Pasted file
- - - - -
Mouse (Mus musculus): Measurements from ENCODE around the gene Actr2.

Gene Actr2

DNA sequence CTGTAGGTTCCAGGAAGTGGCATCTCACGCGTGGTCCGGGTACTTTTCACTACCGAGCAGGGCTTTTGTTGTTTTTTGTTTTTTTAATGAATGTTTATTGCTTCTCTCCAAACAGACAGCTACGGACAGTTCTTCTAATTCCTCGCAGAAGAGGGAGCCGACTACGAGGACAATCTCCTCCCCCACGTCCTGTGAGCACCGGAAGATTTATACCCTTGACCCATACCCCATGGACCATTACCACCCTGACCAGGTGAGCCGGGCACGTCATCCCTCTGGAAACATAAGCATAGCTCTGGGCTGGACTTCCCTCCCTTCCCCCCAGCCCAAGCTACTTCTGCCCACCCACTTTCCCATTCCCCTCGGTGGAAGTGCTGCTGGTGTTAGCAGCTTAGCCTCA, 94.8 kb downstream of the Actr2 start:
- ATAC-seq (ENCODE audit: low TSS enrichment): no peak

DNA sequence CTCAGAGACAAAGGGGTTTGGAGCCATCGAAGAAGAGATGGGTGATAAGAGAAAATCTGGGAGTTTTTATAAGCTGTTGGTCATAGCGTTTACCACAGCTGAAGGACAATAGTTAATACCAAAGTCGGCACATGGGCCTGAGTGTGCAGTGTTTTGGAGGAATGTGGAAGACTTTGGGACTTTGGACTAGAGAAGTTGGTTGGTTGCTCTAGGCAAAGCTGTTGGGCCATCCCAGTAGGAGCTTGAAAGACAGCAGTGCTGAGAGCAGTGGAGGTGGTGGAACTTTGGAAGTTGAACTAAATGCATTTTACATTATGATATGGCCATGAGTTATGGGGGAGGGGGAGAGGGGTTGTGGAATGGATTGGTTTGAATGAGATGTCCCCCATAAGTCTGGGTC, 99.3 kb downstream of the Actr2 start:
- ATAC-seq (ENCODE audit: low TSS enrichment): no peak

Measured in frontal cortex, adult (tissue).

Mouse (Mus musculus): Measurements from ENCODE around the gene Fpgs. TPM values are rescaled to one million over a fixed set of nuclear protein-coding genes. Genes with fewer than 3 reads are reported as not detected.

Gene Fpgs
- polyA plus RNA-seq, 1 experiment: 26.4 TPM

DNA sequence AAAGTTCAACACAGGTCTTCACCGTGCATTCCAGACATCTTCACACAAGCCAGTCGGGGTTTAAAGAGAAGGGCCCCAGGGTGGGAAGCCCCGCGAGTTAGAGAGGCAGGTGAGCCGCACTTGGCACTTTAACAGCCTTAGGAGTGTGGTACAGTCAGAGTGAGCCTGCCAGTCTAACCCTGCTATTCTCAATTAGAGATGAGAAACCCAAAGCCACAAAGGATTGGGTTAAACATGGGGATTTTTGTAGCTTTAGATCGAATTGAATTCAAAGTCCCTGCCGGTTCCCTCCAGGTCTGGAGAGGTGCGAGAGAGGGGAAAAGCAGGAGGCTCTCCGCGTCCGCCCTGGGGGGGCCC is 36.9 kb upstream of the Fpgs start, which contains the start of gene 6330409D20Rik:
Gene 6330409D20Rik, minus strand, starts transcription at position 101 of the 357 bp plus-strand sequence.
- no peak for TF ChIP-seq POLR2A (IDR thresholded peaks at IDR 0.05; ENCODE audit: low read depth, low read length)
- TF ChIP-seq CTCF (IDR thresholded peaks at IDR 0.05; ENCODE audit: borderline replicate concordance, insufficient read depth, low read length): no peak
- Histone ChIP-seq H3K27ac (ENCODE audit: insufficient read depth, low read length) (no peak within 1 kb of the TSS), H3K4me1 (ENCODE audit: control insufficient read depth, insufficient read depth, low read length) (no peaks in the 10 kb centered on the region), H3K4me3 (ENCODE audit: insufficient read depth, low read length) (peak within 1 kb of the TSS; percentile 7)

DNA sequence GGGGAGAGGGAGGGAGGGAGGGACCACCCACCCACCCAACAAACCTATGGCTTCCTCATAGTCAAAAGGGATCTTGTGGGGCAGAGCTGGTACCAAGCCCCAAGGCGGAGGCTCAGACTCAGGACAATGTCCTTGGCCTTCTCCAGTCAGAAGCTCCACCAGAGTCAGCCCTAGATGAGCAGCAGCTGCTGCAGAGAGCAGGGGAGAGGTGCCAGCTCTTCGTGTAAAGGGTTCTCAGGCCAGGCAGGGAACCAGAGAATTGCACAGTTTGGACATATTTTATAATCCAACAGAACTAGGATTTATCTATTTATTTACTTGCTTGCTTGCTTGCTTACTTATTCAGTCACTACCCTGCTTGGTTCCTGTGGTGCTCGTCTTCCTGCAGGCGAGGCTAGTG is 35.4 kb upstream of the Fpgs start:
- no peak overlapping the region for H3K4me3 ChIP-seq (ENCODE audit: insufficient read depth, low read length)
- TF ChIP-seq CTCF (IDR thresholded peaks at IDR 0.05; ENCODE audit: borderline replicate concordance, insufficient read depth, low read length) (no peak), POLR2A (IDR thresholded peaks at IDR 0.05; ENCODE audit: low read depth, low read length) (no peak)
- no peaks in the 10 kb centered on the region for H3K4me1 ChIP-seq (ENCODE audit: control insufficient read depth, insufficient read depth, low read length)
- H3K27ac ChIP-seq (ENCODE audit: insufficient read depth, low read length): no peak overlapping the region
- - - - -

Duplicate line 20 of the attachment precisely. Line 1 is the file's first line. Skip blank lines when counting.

- H3K27ac ChIP-seq (ENCODE audit: insufficient read depth, low read length): no peak overlapping the region